3 Women, despite its somewhat ethereal quality, is a tale of identity and the very nature of self, even if one must hunt around for the clues. We first meet Pinky (Sissy Spacek), a vacant, childish young woman who seems to appear out of the mist to begin work at a health spa for senior citizens in the California desert. There she meets Millie (Duvall), a chatty, obnoxious woman who seems to believe that an unending stream of verbiage is perhaps the best way to avoid the pains of living. Millie trains Pinky in the ways of the spa and eventually they become roommates, but this is light years away from a typical “buddy” film where life lessons are learned and a crisis brings everyone together. Instead, Pinky begins to adopt the mannerisms of Millie, with the full intent of appropriating her personality. It is reasonable to believe that Altman is suggesting that in a culture devoid of real meaning (and swimming in clichés, catch-phrases, and commodification), we are unable to ascertain who in the hell we are. Altman alludes to this in the commentary where he discusses his fascination with the sorts of people who don’t really have anything to say and no real sense of their own character. Pinky, he believes, is like so many who are ill equipped to live a contented life and therefore “borrow” that which they believe will allow them to survive. Millie, on the other hand, has learned from magazines and pop culture the “rules” of getting by, but she remains so self-absorbed that she is oblivious to the fact that she is largely ignored (and mocked) by everyone she meets. She’s the sort of person who walks behind others, talking all the way, without waiting for any kind of response. It’s one-sided to be sure, but she’d never acknowledge that anything less than a conversation has taken place.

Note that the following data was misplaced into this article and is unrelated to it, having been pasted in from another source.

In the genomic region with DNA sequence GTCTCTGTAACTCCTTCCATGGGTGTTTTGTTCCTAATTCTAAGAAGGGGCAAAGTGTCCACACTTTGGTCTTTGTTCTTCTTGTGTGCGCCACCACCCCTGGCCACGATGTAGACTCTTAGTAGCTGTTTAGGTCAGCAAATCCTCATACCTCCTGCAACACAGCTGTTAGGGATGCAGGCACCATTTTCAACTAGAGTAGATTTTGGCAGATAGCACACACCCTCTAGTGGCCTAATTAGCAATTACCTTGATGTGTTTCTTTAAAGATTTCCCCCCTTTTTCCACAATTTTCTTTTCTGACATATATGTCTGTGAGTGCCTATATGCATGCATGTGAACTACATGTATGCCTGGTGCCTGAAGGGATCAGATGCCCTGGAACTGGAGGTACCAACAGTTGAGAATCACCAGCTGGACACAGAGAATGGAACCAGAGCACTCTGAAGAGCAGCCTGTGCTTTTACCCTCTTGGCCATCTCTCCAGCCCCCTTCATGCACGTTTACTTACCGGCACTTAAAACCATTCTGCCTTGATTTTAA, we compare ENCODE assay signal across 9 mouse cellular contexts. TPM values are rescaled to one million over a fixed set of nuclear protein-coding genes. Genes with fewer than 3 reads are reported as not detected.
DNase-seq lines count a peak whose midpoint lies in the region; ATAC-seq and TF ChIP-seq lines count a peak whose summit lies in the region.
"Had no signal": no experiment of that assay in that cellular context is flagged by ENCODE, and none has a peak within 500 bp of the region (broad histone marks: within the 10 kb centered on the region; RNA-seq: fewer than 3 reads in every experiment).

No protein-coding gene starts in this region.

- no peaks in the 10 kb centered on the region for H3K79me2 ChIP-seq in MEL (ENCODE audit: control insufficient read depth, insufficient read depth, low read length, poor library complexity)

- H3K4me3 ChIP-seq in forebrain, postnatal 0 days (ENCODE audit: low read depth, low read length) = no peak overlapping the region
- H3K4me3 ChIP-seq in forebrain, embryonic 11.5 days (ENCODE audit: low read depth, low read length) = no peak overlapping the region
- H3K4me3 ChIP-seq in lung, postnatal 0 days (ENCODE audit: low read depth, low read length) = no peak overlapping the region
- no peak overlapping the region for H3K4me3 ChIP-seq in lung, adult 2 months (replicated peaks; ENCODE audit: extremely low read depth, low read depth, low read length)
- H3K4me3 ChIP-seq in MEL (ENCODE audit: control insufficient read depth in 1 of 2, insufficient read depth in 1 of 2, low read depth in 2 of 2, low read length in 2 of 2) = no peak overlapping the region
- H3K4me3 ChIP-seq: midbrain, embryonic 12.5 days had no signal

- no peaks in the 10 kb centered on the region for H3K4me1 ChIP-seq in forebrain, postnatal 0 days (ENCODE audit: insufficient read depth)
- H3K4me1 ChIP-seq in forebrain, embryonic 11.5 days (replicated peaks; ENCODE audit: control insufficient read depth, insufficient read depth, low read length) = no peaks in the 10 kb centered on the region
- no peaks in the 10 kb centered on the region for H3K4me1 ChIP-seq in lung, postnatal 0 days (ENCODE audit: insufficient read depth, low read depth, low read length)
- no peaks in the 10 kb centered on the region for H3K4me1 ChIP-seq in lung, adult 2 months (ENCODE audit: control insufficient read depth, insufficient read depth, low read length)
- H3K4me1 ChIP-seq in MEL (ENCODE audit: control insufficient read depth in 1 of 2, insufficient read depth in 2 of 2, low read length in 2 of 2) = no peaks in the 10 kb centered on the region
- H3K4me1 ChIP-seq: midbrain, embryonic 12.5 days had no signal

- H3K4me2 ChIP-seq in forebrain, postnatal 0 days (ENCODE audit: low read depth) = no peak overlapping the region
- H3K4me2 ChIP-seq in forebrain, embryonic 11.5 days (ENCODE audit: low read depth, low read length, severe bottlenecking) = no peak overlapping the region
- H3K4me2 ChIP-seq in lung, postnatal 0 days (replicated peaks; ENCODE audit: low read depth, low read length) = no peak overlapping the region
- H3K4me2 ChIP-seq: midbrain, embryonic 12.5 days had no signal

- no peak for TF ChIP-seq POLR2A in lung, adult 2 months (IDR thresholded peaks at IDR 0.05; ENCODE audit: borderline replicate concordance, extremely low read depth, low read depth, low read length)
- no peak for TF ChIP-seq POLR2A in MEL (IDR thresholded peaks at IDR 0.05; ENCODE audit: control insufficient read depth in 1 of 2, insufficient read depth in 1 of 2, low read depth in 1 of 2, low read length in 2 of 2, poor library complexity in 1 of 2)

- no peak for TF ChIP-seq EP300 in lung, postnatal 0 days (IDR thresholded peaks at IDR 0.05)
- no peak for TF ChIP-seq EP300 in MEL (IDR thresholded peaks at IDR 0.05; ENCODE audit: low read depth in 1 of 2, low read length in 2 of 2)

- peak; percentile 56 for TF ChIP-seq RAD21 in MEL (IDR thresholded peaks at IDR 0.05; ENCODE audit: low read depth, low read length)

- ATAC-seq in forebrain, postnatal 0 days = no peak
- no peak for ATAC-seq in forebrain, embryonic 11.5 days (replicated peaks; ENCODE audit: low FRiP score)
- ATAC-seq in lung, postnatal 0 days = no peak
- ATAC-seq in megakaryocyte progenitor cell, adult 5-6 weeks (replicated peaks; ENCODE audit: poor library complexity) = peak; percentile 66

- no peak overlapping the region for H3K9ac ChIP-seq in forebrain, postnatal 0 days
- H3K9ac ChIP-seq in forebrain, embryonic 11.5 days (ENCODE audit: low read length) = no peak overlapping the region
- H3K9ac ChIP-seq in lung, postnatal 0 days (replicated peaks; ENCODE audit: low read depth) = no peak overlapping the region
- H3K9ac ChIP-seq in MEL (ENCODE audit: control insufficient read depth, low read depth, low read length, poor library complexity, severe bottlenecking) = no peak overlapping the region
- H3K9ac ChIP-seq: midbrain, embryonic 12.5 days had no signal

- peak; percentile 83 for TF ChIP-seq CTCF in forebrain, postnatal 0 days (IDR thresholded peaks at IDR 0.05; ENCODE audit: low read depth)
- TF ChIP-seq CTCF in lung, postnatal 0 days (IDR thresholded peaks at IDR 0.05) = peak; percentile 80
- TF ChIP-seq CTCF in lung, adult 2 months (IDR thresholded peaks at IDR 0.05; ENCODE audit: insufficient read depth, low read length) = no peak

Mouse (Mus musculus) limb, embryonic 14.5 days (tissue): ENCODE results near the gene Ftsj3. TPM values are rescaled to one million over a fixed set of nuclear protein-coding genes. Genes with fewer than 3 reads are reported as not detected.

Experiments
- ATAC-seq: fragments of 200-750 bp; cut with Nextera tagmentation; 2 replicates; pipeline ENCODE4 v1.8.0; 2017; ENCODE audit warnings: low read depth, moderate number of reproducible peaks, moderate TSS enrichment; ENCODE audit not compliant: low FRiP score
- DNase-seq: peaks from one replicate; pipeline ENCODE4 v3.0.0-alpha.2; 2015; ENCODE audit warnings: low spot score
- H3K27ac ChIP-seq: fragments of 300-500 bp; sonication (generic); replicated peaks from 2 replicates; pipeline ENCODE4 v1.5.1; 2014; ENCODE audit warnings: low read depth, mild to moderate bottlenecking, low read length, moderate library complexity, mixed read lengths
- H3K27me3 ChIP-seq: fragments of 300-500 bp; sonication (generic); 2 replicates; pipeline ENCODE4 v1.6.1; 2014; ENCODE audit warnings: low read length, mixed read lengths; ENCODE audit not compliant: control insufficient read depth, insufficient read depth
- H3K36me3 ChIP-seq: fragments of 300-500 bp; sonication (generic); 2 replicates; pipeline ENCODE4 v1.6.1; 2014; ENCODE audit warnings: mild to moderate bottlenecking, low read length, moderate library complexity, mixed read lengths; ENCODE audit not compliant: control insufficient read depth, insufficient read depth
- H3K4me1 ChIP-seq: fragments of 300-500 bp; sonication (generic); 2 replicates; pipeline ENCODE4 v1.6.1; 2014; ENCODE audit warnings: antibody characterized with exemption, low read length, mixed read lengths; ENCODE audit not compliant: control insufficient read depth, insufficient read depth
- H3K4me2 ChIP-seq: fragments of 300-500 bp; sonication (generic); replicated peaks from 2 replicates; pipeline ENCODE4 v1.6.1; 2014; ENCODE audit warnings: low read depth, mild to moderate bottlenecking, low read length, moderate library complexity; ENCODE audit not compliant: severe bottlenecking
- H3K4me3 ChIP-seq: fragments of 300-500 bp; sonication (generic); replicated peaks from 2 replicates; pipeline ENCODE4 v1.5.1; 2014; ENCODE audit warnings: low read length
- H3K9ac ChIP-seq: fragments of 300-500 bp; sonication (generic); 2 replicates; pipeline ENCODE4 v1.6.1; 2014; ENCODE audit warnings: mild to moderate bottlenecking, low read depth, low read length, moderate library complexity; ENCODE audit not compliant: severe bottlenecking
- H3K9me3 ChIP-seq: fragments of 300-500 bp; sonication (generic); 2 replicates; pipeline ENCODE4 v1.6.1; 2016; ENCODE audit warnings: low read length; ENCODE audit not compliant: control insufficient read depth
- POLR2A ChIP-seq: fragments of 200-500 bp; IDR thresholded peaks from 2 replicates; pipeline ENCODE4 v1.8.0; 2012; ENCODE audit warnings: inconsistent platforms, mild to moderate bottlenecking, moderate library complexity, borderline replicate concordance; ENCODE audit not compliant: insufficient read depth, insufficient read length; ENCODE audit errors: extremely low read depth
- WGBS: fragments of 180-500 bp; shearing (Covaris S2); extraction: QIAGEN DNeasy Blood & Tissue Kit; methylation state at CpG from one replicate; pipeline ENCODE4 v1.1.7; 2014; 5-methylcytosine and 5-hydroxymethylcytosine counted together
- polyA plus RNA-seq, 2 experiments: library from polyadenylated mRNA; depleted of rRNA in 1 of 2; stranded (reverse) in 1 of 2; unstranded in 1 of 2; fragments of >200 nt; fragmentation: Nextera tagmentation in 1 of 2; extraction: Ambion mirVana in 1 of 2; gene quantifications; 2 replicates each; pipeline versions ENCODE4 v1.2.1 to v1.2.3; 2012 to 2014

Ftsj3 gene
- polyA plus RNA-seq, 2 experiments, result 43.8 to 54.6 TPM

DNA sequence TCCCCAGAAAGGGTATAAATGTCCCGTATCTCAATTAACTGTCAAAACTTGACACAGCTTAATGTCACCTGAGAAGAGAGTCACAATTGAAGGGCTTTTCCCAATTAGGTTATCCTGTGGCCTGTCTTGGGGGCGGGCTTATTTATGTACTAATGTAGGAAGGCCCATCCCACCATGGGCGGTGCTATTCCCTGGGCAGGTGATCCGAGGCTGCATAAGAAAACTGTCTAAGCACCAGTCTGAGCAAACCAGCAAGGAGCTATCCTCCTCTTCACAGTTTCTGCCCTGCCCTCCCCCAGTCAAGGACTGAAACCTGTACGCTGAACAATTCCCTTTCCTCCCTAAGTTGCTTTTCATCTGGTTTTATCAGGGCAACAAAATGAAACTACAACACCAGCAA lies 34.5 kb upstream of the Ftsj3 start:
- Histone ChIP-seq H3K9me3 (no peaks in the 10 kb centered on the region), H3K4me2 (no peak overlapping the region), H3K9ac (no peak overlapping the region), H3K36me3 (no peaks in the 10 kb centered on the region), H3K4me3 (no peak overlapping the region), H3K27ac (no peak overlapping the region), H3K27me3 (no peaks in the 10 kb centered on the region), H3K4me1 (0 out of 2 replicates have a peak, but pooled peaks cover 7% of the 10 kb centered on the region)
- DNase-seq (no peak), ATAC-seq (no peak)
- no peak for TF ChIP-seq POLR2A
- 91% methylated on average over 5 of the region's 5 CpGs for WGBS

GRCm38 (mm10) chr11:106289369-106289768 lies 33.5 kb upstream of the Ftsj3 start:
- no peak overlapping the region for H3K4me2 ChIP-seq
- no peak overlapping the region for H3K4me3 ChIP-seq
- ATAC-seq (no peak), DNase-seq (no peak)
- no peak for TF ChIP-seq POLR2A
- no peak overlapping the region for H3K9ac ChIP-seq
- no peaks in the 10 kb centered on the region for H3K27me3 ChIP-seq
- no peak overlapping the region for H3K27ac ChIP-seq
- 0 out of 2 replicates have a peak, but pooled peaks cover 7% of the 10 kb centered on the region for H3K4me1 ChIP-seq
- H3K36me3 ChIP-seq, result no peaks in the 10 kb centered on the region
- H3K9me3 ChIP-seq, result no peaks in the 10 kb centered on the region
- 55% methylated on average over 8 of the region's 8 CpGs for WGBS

And then there is the mysterious character Willie, a pregnant woman who runs Millie’s favorite hangout, Dodge City, and spends her time painting swimming pools with bizarre reptilian images. Willie’s husband, Edgar, is a cartoonish lout; a ridiculously macho gun nut who flirts as if he is anything but a piggish clown. Edgar is the key to, well, something, as events transpire late in the film that alludes to a murder, but then again, we can’t quite be sure.
Obviously, Altman does not reduce matters to a murder mystery, and the “death” serves a higher purpose, one that may or may not have to do with suffocating patriarchy and how it inhibits female growth and identity construction. Or perhaps not. Again, it is the genius of Altman that he provides plenty to lead in the direction of metaphor and social criticism, yet there are enough scattered crumbs to allow for the exact opposite interpretation. It is telling (or not) that Willie’s male baby is stillborn, and when we last meet the trio, they have switched identities and seem to be living an idealized existence without any male influence. But rather than throwing feminist politics in our face, the final images hint to a dissatisfaction and a replication of the same power/passivity issues that women deal with when connected to men. Are human beings, then, doomed to struggle with issues of power regardless of gender? Are we fooling ourselves with the belief that men are the problem? Knowing Altman, at bottom a blissful misanthrope, he would never be so naïve as to elevate one gender at the expense of the other. He has always demonstrated a fondness for women (and is one of the few directors who gives great parts to actresses), but the tensions of community are always more pressing.
No one review or analysis is going to have all the answers, and I don’t stake a claim on anything. And yet, one can imagine Altman encouraging discussion, regardless of where it might lead. He has an idea of how people behave and what might motivate our decisions, but it is up to us to nod with recognition or recoil with insecurity. And, along with the stunning widescreen compositions, fully realized performances, and assured direction, we get the wonderful throwaway lines ––those muttered, barely audible glimpses into the real heart of humanity. It’s what we say when we think no one is listening. That is the essence of character.